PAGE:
The next morning at my audition, I was guided into a waiting room on the floor of ASDS by Steve (a man who to this day, I love with all of my heart -the most gentle and caring soul, rest in peace Steve). I was a bundle of absolute nerves. I remember sitting in a seat and my hands were shaking, I was so nervous. When I was called in to audition, the entire room was black -a Black Box Theater, which is a very common rehearsal space to channel focus, and block out exterior distractions. I couldn’t see how many professors were watching but I did my monologue from Leslye Headland’s “Bachelorette” and it went ok (I knew I couldn’t prepare more but I tend to be extremely self critical). Then, I was asked to wait outside. I was followed outside by Elizabeth Kemp who wanted to see me enter the room and when I was ready, she had me think of a time when I felt betrayed and work off her direction and guidance as I improvised and thought of a specific moment and that betrayal. To this date, working with Elizabeth was the only time when I’ve ever felt so completely relaxed that I could stop smiling through pain (physical and psychological), she created a space where that kind of relaxation was even a possibility and was welcomed and not perceived as weak. Working with Elizabeth Kemp was the first time when I felt completely seen and safe. It was my very first audition and I felt like I had stepped into a world that I was so removed from, all of my classmates had acting resumes and professional work that I didn’t, although I was so grateful and so hungry to get better. Yes, I successfully got into and was accepted into the Actors Studio, but the biggest take away -for me- was that I was thrown into the arms of a coach and someone who believed in me, before I really believed in myself.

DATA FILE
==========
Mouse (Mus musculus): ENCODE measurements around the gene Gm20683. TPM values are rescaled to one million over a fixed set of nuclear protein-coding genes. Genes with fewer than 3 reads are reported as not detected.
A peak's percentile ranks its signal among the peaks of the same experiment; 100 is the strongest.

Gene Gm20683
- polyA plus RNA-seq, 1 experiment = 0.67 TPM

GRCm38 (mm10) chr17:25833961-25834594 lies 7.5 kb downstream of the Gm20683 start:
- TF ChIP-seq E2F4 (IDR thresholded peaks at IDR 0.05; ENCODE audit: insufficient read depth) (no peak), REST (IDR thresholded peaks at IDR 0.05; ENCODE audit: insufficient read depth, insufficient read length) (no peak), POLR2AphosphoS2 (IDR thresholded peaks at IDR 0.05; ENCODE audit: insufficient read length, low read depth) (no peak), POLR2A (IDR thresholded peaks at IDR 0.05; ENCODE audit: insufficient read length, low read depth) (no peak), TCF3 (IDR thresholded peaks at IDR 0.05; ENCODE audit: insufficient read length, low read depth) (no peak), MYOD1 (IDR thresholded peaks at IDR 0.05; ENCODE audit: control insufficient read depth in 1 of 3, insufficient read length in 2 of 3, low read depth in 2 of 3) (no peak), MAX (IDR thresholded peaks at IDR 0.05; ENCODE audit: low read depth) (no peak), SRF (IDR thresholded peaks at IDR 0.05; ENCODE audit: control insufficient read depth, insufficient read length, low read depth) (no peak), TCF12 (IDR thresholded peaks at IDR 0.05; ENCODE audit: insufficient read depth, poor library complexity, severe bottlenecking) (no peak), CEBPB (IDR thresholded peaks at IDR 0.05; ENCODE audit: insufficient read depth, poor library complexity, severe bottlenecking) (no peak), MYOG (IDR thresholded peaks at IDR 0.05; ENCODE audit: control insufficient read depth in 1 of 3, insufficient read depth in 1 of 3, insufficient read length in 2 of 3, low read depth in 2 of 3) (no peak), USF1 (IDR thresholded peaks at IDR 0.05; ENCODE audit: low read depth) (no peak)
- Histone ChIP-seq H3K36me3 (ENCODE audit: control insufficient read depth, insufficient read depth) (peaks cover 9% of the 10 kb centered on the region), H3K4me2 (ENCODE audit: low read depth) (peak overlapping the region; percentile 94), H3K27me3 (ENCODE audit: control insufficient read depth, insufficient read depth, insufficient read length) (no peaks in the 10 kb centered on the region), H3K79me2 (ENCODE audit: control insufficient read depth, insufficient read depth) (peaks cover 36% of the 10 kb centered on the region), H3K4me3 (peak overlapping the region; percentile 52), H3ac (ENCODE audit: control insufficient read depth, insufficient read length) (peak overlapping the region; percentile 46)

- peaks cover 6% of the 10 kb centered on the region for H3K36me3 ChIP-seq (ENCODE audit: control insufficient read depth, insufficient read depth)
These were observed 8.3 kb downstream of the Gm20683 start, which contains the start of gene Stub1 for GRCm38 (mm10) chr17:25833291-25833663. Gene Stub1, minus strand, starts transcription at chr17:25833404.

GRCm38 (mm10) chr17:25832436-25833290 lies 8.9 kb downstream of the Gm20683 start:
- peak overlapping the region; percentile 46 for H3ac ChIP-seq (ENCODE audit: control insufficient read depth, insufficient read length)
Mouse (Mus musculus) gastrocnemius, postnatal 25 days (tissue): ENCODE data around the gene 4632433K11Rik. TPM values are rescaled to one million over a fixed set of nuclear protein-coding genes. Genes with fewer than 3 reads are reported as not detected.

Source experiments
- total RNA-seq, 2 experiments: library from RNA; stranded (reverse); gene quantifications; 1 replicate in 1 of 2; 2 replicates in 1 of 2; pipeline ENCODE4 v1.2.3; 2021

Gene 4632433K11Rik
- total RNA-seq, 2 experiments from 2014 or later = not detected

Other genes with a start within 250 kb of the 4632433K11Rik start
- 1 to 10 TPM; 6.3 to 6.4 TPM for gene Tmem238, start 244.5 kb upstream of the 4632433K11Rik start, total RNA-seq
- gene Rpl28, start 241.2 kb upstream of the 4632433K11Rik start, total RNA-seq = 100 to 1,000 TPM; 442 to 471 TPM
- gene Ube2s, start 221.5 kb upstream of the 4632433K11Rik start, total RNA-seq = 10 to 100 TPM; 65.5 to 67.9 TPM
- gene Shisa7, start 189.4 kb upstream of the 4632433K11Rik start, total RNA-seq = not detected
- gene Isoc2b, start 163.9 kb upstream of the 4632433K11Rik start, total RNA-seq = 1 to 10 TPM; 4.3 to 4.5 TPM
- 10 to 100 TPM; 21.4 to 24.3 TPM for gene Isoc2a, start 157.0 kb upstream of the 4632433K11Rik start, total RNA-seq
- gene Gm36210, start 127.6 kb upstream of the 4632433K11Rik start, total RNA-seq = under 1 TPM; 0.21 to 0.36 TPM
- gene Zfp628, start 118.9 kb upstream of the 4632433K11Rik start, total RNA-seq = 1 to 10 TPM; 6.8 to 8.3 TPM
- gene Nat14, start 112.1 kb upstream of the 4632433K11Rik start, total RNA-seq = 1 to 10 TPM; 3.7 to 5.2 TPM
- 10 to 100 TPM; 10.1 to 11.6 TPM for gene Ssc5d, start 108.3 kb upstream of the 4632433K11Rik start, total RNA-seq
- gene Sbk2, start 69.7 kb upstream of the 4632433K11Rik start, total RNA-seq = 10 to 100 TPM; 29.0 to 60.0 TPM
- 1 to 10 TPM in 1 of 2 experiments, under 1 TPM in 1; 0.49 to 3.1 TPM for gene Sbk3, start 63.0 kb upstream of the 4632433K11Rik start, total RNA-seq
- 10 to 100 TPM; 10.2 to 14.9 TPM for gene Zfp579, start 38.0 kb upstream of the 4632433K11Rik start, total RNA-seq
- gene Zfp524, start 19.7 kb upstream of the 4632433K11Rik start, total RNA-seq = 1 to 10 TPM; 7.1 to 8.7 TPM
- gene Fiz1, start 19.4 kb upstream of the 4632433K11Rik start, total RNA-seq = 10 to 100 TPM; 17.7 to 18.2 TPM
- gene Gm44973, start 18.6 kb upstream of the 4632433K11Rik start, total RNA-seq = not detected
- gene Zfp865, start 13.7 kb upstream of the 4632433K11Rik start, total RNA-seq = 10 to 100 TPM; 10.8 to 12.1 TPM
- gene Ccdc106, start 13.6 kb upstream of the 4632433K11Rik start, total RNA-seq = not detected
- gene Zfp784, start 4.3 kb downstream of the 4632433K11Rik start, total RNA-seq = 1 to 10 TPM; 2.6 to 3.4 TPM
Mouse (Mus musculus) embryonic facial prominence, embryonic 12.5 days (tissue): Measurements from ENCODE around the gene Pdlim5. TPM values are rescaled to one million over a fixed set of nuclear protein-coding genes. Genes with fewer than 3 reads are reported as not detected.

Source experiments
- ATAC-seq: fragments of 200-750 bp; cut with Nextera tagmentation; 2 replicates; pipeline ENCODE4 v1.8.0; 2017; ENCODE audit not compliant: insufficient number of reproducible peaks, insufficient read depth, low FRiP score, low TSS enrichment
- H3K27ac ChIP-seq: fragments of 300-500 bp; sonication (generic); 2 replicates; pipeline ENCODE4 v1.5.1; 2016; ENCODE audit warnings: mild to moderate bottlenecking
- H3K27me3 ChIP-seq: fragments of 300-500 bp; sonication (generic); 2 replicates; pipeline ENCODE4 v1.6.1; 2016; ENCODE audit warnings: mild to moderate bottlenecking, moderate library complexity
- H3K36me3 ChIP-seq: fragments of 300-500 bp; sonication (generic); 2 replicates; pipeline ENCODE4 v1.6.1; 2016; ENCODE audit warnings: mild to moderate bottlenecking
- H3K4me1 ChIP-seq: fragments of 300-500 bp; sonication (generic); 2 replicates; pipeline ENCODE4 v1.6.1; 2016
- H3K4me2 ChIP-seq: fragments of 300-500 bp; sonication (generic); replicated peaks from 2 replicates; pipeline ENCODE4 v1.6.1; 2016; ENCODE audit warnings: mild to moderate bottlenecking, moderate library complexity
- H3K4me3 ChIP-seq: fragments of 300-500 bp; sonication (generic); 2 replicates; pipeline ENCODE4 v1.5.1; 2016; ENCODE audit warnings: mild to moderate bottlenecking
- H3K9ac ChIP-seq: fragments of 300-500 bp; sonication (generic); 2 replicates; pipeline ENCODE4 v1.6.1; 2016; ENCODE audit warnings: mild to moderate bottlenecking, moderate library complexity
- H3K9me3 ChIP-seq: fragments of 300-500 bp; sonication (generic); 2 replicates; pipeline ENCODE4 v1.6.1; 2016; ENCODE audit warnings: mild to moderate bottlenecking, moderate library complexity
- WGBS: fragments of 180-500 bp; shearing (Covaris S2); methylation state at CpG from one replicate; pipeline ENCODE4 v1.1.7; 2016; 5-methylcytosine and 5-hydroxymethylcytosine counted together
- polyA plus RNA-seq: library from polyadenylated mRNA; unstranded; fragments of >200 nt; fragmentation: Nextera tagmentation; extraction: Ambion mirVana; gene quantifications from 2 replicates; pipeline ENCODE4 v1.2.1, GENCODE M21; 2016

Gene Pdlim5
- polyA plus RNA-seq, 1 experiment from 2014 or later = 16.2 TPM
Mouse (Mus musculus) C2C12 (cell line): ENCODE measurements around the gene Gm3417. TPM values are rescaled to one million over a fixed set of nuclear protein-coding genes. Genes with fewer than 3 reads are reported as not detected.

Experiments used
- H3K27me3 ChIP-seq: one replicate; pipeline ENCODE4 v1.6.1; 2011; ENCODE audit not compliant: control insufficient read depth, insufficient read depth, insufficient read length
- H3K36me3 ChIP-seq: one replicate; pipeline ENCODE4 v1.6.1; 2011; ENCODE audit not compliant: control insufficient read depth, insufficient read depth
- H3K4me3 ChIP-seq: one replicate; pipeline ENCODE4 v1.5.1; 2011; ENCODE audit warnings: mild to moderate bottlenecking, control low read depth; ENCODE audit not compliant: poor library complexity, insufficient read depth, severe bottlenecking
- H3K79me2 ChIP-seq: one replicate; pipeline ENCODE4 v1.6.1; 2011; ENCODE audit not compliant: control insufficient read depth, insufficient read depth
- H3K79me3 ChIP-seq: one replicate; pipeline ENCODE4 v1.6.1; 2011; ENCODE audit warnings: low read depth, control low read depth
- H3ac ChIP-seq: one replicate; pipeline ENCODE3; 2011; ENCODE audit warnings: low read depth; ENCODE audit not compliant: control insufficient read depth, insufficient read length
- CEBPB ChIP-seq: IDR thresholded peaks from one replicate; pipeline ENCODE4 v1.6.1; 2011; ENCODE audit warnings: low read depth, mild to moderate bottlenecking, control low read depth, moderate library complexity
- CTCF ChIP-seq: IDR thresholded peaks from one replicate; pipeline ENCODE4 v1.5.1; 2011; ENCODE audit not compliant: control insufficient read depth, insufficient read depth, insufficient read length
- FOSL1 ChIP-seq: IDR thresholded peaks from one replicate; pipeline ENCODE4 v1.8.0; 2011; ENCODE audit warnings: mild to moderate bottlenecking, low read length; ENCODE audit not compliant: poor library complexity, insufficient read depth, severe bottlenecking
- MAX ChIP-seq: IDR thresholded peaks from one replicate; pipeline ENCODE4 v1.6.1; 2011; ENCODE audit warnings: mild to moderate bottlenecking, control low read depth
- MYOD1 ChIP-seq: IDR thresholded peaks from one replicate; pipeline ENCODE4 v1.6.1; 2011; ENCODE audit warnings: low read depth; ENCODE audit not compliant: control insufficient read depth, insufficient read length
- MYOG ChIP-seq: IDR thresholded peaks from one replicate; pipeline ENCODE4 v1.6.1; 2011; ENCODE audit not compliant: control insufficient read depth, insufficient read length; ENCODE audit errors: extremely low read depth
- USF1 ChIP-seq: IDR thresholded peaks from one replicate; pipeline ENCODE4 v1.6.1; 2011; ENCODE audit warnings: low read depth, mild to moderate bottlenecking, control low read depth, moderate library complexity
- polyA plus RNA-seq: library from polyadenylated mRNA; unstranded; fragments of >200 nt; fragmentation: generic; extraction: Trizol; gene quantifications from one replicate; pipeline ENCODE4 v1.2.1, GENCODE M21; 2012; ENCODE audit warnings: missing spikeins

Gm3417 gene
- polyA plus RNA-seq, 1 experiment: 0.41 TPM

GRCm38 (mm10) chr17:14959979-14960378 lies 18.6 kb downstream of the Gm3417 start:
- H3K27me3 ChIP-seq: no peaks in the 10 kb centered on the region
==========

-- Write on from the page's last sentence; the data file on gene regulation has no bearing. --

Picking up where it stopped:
Fast forward with me to the present day (2018), writing from my desk in Europe and I have seen A Star Is Born in theaters twice. Now, I’m a long time and huge fan of Lady Gaga and Bradley Cooper (I’ve loved him since he played Will Tippin -Sydney Bristow’s best friend, on J.J. Abrams Alias). I first saw Lady Gaga perform when I was still in college in 2008 and “Just Dance” had exploded on every possible channel, radio station and on YouTube. I also met her when I was working a survival job as a receptionist in New York City in 2013. So, I am so very supportive of both of their independent careers, they’re both tremendously successful in and of their own rights. I also knew that Elizabeth Kemp was the acting coach on the film (I believe there was some interview she gave with Cooper, but I also saw her at the Actors Studio about two years ago and she mentioned it in passing), so, going in to see the film, I knew it was going to be powerful, but sometimes you get your hopes up (especially with remakes). But, I didn’t know how powerful.